Shortly after the Boston Marathon bombing, Angie’s daughter Charlotte, 8, was struggling with why the bombers would do such a terrible thing. Charlotte asked her mother question after question about the bombings, straining to get all the information so as to answer her big question, “But why?”
Angie answered as many questions as she could, but eventually she recognized that with the question of why, her daughter was looking for a worldview. So Angie changed her tactic. “I told her that the bad news is what is often reported, but God wishes for us to do good and most people strive for this,” Angie says. “I suggested that when she sees something good happening, she should pass it along to someone else, so that news is spread.”
Our church holds that parents are the first and most important teachers of their children’s faith. For some parents, this can be intimidating.
A few weeks later, Charlotte approached her mom and told her about an act of kindness a boy in her class had done for her, explaining that she was practicing what her mom said about passing on the good news. “I was so happy that out of all our talk about the bombings and the terror, this is what she took away—that we are all responsible to spread the good news.”
Our church holds that parents are the first and most important teachers of their children’s faith. For some parents, this can be intimidating. Many parents are new to a faith life themselves, having drifted away from regular church attendance or prayer during young adulthood. Other parents feel that talk of religion, spirituality, or faith is better left to the experts—they feel like they lack the qualifications to speak about faith.
In approaching their children’s faith, the gift parents have that priests and religious education teachers may lack is access to the events of their children’s lives. Parents are crucial teachers of the faith not because of their theological background, but because they have the intimate knowledge of their children’s lives needed to see (and point out) the movement of God. Angie’s daughter came to her mom—not her priest or teacher—when she needed to make sense out of life. Parents need to be ready to bring God and faith into those moments.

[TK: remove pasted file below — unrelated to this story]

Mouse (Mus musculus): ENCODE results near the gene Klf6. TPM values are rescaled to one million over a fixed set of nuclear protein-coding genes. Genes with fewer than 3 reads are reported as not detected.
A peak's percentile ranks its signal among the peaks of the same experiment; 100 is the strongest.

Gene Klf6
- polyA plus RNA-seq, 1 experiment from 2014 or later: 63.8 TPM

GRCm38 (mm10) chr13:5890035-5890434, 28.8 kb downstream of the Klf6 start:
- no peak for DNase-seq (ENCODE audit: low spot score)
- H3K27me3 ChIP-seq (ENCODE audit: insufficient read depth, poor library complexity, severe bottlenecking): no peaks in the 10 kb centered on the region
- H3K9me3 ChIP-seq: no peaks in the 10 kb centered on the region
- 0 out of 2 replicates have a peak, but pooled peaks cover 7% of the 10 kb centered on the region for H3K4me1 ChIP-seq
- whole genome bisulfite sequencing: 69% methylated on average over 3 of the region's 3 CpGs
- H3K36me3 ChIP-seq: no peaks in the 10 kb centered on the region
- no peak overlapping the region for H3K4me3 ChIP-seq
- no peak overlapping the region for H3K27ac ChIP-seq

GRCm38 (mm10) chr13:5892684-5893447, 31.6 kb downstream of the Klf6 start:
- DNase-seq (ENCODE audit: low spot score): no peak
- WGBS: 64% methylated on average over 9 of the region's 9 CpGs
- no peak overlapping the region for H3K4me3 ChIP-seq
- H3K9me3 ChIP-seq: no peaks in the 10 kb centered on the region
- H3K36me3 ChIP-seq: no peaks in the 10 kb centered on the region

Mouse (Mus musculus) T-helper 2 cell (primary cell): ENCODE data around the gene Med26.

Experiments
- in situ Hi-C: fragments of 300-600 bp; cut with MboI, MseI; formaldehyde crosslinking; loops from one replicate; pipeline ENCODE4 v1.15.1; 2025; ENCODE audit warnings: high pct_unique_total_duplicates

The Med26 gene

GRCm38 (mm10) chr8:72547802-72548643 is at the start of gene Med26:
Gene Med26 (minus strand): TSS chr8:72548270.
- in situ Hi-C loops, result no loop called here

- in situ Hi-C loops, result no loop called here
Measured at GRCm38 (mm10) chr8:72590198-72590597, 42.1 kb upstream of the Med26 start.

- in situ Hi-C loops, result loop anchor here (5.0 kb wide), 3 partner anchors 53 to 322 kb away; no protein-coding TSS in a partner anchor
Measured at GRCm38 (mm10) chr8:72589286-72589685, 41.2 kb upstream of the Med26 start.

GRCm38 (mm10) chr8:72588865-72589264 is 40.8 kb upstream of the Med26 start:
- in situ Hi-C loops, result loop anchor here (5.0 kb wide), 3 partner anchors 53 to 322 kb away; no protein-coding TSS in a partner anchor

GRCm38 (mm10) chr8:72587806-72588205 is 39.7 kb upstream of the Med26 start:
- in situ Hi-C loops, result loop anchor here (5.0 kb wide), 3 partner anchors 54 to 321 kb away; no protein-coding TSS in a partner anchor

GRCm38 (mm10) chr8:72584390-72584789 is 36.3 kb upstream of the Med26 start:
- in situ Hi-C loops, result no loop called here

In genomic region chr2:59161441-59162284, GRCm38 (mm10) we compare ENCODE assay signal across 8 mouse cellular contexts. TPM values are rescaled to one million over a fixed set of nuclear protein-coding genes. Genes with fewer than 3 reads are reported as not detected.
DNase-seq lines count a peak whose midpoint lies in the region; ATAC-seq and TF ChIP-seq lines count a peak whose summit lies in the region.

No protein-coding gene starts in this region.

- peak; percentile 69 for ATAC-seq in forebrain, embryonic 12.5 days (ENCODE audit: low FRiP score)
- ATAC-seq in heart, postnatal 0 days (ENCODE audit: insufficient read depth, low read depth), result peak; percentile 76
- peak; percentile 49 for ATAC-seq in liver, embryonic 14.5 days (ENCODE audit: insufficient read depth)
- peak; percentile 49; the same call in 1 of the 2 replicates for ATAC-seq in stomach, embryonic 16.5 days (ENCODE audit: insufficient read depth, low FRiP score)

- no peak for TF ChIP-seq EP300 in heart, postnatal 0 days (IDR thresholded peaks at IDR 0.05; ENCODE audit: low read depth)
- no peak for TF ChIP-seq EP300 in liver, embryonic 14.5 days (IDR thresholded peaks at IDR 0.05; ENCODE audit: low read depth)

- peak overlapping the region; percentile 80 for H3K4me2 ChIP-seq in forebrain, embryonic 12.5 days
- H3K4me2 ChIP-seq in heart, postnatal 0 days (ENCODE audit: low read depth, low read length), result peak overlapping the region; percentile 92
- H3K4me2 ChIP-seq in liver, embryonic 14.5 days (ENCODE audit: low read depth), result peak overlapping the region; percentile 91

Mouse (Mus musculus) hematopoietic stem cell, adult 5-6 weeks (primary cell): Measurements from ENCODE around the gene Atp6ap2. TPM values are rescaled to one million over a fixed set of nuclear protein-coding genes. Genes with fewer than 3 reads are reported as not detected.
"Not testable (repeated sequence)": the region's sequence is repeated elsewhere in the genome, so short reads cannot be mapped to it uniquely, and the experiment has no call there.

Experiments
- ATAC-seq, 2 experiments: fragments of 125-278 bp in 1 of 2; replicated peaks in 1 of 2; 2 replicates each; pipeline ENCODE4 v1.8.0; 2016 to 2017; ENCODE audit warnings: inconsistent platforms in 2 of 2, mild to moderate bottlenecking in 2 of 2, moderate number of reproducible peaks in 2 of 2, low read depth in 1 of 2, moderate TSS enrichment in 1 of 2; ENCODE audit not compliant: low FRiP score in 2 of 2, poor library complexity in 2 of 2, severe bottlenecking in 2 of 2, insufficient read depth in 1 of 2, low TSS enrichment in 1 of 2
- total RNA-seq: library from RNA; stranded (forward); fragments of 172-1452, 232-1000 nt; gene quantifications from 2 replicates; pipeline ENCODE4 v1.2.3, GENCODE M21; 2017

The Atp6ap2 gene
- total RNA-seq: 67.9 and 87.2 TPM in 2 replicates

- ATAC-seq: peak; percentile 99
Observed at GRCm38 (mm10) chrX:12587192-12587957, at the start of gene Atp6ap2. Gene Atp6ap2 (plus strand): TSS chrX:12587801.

Use what you don’t know.
St. Augustine said, “God is not what you imagine or understand. If you think you understand, you have failed.” This mystery of God’s movement can help parents and children continue to seek God’s will for us. When Brigid, mother of four, lost her job, she explained to her four children, “Whether we want to admit it or not, we are all on the ‘God plan.’ ” Bringing faith into family life doesn’t mean providing all the answers. Rather, it means admitting that you turn over the struggle, pain, and uncertainty of life to God.
Allow the privilege of church attendance.
While we often speak of church attendance as an obligation, a study from Mississippi State University shows that children whose parents regularly take them to church benefit behaviorally, emotionally, and cognitively. Children who grow up in churchgoing households are privileged with advantages over their peers who don’t go to church. Parents who approach church attendance not as a chore but as one of many acts of caring for their child give their children a tremendous gift.
Parents who approach church attendance not as a chore but as one of many acts of caring for their child give their children a tremendous gift.
After Kevin and Amy, parents of three, took their children to the sacrament of reconciliation, the family had a robust dinnertime debate regarding the sacrament. “We were discussing why we all believed in reconciliation,” Amy says. “My husband and our oldest son were all about the priest standing in for Jesus. I explained that reconciliation is necessary because you don’t know who in the community your sin indirectly hurt. And our middle son argued that the main reason to go is to get the same grace you get in the Eucharist. We never did come to an agreement, but the real lesson was that faith is something to be talked about.”